I have a list of 100 million strings, each string is up to 20 characters long.
I need to check if an arbitrary string (or a small list of strings) exists in this list.
How to do it quickly and efficiently?
Does it make sense to hash all strings and check hashes?
Either hash, but if the set of strings is known beforehand then you can use finite state transducers or tries. Alternatively you can try to find perfect hash function, but it can be hard and expensive. I think that in this case trie would be the easiest solution.
Depending on your source of the list, though, there might be ways that are more efficient (eg. if from DB, ask the DB, if file from disk, stop loading of the file once the item is found, etc).
If though you have to query the list multiple times and have to load it into memory completely, it might make it faster to convert the heystack list to a
MapSet first and query the mapset for membership of the needle.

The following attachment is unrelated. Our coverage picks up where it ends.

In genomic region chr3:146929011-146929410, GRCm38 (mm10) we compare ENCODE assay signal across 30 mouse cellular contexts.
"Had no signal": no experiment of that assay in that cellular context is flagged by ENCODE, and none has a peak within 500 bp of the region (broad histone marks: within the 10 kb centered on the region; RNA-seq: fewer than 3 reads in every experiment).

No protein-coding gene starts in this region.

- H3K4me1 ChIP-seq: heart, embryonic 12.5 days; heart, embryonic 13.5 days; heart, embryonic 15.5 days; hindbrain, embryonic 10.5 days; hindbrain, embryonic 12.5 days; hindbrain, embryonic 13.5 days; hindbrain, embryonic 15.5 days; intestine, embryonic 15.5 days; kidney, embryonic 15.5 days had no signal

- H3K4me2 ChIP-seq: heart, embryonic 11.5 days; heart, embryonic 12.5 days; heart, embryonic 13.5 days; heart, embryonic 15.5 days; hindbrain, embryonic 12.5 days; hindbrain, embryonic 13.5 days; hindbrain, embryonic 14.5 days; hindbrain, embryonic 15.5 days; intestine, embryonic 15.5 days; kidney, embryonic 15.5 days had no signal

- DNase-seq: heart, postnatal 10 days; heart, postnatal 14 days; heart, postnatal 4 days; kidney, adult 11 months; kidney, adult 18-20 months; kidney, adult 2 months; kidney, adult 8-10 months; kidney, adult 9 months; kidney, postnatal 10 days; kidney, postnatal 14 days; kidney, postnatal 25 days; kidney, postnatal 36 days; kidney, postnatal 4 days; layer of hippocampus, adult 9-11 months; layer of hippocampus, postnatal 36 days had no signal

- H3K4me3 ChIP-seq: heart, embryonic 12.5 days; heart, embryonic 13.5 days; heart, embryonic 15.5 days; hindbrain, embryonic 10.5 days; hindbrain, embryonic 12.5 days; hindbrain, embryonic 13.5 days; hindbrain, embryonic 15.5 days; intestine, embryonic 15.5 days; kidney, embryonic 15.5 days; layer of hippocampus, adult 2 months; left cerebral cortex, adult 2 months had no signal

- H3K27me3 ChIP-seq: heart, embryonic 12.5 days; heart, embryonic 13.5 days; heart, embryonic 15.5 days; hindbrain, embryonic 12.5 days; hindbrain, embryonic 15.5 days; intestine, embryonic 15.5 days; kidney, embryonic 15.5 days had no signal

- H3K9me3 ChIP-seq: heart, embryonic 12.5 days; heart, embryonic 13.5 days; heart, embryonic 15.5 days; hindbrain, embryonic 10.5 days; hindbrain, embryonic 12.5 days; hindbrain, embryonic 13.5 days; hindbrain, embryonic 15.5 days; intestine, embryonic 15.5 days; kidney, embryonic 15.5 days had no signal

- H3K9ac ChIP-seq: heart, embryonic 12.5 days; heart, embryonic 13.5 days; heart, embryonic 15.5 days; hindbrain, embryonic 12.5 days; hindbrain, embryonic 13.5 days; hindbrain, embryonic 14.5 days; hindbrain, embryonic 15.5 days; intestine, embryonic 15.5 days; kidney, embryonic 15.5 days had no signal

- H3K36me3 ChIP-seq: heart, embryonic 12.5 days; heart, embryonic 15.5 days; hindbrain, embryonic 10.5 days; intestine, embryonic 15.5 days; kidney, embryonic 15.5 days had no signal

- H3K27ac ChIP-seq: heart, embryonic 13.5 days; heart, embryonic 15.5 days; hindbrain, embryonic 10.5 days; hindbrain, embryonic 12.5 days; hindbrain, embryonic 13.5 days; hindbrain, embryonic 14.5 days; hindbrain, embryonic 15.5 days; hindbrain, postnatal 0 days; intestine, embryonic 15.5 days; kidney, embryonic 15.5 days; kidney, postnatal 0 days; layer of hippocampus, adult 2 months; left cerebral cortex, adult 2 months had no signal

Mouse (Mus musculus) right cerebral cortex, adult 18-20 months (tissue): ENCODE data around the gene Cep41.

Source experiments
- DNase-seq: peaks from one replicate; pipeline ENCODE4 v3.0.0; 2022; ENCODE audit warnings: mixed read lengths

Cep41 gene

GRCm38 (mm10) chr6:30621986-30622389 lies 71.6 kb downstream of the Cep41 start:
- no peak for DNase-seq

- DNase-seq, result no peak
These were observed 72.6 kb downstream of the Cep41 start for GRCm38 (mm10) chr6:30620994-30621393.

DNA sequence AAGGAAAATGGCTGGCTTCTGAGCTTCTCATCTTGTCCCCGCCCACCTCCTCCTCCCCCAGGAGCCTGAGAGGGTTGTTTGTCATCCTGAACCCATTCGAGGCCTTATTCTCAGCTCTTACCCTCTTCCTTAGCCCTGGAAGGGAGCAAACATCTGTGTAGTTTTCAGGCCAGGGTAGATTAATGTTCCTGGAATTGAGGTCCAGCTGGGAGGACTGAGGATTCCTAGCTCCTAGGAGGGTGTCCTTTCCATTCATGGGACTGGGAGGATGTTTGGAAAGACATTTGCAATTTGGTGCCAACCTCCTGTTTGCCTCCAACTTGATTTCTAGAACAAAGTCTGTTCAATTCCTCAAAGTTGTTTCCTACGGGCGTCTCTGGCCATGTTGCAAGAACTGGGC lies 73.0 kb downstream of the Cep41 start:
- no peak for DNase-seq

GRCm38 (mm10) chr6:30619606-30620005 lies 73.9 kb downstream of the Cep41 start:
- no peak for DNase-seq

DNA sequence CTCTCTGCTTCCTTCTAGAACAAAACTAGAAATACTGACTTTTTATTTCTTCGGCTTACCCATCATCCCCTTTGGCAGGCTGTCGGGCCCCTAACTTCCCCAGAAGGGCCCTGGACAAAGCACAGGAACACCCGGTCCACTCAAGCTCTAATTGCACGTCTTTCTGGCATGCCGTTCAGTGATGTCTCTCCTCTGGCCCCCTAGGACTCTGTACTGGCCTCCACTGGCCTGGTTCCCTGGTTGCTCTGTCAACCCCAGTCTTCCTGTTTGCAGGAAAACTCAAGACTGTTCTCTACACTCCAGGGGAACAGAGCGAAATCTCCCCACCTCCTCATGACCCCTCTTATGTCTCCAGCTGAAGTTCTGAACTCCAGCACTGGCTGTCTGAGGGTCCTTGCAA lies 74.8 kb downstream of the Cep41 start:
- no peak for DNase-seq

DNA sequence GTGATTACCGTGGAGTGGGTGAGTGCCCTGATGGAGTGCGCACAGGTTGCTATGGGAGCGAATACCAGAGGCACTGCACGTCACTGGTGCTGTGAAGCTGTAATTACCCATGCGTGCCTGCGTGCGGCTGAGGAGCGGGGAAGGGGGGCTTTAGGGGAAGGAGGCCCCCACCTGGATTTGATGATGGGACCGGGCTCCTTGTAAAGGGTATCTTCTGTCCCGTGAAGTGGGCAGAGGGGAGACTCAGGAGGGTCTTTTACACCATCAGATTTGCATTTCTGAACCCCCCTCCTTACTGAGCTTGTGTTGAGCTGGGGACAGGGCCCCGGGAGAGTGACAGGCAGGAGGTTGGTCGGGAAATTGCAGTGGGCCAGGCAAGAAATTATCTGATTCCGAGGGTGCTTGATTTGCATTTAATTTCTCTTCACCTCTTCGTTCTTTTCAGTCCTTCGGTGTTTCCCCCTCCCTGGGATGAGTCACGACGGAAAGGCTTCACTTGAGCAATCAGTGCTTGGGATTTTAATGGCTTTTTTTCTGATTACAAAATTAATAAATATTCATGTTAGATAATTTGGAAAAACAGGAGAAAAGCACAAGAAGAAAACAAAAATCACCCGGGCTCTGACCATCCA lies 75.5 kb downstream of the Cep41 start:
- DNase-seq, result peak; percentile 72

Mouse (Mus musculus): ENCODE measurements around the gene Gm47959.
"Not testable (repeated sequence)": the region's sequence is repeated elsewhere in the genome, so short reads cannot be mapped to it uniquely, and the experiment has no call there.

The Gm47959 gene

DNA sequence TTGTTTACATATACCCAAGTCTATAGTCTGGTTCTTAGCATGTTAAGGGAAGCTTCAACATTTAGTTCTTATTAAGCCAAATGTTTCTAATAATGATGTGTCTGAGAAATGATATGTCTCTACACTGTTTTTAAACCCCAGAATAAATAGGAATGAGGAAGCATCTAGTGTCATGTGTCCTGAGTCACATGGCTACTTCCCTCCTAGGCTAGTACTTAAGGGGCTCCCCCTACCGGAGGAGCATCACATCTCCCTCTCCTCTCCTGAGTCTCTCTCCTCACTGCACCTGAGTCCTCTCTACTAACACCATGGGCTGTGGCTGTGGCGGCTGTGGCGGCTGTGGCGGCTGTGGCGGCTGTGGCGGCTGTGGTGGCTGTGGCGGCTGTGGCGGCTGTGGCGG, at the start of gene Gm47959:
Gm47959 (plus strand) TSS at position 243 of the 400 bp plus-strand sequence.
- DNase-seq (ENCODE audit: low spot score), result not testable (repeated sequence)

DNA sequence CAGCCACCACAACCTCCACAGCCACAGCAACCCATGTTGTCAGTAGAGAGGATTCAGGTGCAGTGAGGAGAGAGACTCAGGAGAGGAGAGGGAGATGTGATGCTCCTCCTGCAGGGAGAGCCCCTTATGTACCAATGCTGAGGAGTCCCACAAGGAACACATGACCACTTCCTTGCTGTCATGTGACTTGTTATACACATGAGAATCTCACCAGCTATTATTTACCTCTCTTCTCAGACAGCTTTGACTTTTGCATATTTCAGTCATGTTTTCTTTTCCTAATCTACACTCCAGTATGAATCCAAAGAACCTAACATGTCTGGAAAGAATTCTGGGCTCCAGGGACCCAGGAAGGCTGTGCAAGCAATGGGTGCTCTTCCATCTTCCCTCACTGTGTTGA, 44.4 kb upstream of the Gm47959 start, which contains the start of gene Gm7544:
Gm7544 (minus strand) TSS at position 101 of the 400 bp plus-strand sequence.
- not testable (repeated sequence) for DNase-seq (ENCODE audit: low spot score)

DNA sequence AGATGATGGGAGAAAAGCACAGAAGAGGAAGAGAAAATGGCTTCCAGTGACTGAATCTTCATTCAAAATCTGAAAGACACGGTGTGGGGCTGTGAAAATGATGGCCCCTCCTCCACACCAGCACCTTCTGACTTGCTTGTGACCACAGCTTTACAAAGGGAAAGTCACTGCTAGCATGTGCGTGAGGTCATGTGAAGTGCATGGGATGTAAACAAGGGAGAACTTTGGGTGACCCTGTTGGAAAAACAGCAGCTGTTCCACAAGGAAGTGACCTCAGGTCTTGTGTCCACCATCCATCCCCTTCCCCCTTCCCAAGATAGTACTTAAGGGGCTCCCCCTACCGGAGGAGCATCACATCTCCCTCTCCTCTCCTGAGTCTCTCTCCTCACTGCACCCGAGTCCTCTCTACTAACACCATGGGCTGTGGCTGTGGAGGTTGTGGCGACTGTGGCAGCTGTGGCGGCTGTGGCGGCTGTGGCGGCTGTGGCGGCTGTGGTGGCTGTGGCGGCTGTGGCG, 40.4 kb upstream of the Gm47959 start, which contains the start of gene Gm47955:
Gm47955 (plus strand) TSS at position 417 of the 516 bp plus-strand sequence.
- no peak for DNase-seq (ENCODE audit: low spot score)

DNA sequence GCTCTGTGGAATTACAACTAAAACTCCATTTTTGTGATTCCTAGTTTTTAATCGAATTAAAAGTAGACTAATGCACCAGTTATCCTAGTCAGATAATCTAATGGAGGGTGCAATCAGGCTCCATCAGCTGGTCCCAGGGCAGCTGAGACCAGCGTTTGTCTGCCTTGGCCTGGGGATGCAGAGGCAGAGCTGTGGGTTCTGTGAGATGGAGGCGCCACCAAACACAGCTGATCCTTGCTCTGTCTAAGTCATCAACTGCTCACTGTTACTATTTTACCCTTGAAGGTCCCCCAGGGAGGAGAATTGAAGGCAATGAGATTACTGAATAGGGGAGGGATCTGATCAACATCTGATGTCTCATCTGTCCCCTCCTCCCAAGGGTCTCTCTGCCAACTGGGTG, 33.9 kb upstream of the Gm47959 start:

- Partition the big list for speed. (for ex. by first 1 or 2 letters).
- Bloom filters (can have false positives): https://hex.pm/packages?search=bloom&sort=recent_downloads
Do you also need to find strings that are similar but not exactly equal?
Just wondering how you get a list of 100 million strings. What is the context?
An addition to what I have said already.
If your list is known at compile time, you could create a multihead function from it using some metaprogramming.
This makes use of pattern matching, which again gets optimised into a prefix tree.
~w(a b c Foo Bar) |> Enum.each(fn word -> def in_list?(unquote(word)), do: true end) def in_list?(_), do: false
The API can be seen in the benchmark.
I was writing something similar but with wider API.
For a list this large, a suffix tree has a lot of advantages. I haven’t yet had time to implement it in Elixir, but it’s on my list, and I have been gathering info to work on it. Dan Gusfeld’s Algorithms on Strings, Trees, and Sequences describes the construction in detail, based on methods devised by Ukkonen. It’s a nontrivial thing to implement, but if this is going to be a recurring theme in your work it would be worth it. There are a number of implementations in other languages, but none yet in Elixir.